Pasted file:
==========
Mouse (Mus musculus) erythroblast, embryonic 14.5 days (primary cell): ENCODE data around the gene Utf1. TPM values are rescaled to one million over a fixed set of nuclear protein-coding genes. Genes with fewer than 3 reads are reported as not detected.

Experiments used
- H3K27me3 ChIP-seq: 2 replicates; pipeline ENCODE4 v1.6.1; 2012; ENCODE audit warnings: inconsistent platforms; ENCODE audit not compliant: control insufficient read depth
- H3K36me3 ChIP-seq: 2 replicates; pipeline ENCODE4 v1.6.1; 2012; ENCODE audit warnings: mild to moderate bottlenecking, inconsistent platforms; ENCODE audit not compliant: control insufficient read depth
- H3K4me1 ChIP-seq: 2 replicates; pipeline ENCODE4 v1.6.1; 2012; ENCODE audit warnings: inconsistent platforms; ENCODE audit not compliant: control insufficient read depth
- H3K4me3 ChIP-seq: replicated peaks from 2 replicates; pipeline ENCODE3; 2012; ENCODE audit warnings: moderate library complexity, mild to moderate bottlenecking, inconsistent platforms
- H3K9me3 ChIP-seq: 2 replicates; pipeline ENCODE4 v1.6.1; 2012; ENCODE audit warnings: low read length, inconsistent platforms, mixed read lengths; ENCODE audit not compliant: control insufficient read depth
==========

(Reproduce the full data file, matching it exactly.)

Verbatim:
Mouse (Mus musculus) erythroblast, embryonic 14.5 days (primary cell): ENCODE data around the gene Utf1. TPM values are rescaled to one million over a fixed set of nuclear protein-coding genes. Genes with fewer than 3 reads are reported as not detected.

Experiments used
- H3K27me3 ChIP-seq: 2 replicates; pipeline ENCODE4 v1.6.1; 2012; ENCODE audit warnings: inconsistent platforms; ENCODE audit not compliant: control insufficient read depth
- H3K36me3 ChIP-seq: 2 replicates; pipeline ENCODE4 v1.6.1; 2012; ENCODE audit warnings: mild to moderate bottlenecking, inconsistent platforms; ENCODE audit not compliant: control insufficient read depth
- H3K4me1 ChIP-seq: 2 replicates; pipeline ENCODE4 v1.6.1; 2012; ENCODE audit warnings: inconsistent platforms; ENCODE audit not compliant: control insufficient read depth
- H3K4me3 ChIP-seq: replicated peaks from 2 replicates; pipeline ENCODE3; 2012; ENCODE audit warnings: moderate library complexity, mild to moderate bottlenecking, inconsistent platforms
- H3K9me3 ChIP-seq: 2 replicates; pipeline ENCODE4 v1.6.1; 2012; ENCODE audit warnings: low read length, inconsistent platforms, mixed read lengths; ENCODE audit not compliant: control insufficient read depth